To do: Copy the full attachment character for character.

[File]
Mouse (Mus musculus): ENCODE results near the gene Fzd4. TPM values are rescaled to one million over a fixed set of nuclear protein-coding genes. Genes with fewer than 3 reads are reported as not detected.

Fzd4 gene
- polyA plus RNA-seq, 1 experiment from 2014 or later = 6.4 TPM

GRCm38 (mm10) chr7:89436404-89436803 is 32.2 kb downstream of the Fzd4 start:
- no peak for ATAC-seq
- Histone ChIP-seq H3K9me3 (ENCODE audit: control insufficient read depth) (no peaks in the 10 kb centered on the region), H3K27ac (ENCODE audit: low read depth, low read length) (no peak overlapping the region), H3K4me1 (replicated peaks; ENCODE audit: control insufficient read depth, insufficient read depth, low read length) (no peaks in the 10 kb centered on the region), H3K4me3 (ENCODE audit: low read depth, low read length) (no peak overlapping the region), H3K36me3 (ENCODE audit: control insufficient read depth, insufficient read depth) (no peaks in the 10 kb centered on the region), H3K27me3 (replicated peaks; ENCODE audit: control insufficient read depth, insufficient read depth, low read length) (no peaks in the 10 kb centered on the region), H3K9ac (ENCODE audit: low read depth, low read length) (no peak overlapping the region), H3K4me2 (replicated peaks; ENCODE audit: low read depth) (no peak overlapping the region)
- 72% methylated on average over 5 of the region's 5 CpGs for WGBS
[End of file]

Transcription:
Mouse (Mus musculus): ENCODE results near the gene Fzd4. TPM values are rescaled to one million over a fixed set of nuclear protein-coding genes. Genes with fewer than 3 reads are reported as not detected.

Fzd4 gene
- polyA plus RNA-seq, 1 experiment from 2014 or later = 6.4 TPM

GRCm38 (mm10) chr7:89436404-89436803 is 32.2 kb downstream of the Fzd4 start:
- no peak for ATAC-seq
- Histone ChIP-seq H3K9me3 (ENCODE audit: control insufficient read depth) (no peaks in the 10 kb centered on the region), H3K27ac (ENCODE audit: low read depth, low read length) (no peak overlapping the region), H3K4me1 (replicated peaks; ENCODE audit: control insufficient read depth, insufficient read depth, low read length) (no peaks in the 10 kb centered on the region), H3K4me3 (ENCODE audit: low read depth, low read length) (no peak overlapping the region), H3K36me3 (ENCODE audit: control insufficient read depth, insufficient read depth) (no peaks in the 10 kb centered on the region), H3K27me3 (replicated peaks; ENCODE audit: control insufficient read depth, insufficient read depth, low read length) (no peaks in the 10 kb centered on the region), H3K9ac (ENCODE audit: low read depth, low read length) (no peak overlapping the region), H3K4me2 (replicated peaks; ENCODE audit: low read depth) (no peak overlapping the region)
- 72% methylated on average over 5 of the region's 5 CpGs for WGBS